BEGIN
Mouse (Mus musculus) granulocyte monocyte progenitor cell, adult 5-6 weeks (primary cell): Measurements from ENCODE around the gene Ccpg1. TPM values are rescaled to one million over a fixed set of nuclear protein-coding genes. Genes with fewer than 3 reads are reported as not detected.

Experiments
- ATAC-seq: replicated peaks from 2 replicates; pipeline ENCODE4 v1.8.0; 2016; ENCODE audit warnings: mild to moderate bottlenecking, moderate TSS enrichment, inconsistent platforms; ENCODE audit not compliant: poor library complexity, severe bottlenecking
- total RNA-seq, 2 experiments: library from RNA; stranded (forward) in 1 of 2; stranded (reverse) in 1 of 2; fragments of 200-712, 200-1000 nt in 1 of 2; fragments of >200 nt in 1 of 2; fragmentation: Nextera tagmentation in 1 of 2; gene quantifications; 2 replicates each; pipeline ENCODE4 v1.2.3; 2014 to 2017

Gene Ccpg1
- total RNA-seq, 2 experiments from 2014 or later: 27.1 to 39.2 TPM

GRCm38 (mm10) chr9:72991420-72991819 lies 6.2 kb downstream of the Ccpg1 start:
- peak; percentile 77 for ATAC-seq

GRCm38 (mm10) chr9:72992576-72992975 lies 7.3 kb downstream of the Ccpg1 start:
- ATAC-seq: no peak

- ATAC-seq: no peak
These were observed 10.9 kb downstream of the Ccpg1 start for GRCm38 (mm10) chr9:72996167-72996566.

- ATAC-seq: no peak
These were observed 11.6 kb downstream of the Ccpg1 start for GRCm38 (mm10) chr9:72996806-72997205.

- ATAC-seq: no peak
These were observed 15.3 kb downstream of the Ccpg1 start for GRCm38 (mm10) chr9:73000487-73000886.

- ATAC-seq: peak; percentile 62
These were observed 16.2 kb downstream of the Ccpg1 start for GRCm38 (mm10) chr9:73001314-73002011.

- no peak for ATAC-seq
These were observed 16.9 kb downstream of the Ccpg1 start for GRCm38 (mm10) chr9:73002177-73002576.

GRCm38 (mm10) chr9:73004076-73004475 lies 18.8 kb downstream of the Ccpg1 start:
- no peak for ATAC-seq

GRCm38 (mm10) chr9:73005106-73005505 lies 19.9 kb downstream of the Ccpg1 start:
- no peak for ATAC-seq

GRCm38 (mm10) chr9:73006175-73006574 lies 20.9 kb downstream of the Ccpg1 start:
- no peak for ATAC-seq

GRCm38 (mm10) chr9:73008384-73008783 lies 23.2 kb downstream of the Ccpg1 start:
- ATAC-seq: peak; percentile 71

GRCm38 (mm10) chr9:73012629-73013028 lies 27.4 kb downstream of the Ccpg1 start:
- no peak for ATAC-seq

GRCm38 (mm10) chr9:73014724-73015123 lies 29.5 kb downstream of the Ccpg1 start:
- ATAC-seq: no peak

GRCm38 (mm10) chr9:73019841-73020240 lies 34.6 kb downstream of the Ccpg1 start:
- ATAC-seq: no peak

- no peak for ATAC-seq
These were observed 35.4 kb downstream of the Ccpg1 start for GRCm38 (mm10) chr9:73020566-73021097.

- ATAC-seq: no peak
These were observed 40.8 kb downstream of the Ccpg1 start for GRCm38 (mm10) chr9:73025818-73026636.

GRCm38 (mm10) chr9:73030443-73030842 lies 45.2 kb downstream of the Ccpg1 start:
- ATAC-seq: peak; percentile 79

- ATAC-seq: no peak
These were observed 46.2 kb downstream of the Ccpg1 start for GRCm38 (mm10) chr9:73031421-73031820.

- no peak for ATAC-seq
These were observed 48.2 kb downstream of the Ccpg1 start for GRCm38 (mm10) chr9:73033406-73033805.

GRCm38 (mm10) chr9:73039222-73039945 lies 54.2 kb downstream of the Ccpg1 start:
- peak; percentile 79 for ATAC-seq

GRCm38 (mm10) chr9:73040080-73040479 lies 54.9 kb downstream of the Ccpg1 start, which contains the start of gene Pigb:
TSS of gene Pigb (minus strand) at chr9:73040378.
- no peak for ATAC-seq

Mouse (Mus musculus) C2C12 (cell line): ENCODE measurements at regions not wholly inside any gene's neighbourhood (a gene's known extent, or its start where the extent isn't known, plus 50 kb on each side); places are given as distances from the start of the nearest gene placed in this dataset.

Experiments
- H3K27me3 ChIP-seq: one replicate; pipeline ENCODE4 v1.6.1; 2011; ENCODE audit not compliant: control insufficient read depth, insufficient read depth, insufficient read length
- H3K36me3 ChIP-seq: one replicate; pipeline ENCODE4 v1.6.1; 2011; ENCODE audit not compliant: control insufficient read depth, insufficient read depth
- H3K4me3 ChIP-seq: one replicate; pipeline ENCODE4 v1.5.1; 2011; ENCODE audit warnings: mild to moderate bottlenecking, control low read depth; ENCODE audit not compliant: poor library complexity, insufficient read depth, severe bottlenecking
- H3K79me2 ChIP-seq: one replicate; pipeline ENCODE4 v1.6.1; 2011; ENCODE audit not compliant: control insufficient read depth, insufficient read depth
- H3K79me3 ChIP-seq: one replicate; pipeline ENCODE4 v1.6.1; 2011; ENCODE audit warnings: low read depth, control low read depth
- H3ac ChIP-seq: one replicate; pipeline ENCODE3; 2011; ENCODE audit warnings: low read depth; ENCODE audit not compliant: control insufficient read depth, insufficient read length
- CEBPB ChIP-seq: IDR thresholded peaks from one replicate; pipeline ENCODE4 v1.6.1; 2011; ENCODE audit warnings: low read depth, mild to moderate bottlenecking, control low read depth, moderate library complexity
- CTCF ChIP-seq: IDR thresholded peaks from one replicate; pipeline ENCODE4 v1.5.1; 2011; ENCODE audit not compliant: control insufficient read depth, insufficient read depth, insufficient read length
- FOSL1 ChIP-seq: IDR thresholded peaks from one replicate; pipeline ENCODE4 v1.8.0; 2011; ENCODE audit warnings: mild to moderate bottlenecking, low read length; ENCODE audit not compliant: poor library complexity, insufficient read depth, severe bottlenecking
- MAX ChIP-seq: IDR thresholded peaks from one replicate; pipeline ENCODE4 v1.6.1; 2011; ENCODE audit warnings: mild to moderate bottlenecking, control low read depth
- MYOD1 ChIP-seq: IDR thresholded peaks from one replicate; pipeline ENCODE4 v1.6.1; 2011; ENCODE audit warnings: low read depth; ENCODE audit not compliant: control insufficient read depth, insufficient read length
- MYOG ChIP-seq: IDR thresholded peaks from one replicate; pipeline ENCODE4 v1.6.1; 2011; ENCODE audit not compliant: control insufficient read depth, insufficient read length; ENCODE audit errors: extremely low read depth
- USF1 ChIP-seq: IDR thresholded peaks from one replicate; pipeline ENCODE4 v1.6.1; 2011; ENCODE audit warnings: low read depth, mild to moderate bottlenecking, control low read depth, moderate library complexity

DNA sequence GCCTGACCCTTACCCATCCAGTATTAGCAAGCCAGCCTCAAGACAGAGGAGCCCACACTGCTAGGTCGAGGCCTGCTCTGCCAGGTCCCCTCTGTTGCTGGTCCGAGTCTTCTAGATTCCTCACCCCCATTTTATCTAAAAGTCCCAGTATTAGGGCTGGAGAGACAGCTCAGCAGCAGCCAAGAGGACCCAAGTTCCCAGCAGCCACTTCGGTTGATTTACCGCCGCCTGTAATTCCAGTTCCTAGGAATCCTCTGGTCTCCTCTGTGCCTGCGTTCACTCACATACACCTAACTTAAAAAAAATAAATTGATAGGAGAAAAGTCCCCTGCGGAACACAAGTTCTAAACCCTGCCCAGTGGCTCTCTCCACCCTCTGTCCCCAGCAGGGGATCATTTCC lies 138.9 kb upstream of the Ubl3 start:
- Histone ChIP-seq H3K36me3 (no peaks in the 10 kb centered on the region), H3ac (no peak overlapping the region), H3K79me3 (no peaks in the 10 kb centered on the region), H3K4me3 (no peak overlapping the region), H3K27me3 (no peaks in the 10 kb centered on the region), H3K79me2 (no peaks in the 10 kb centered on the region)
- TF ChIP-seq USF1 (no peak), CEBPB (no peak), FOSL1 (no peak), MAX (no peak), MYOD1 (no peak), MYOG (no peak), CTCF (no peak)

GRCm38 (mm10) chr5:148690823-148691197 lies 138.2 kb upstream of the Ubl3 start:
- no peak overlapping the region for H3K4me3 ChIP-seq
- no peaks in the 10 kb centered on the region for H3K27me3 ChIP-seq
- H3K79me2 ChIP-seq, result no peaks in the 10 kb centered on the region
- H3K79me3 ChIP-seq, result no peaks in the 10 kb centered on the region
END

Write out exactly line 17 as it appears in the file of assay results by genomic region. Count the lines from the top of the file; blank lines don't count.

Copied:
- ATAC-seq: peak; percentile 62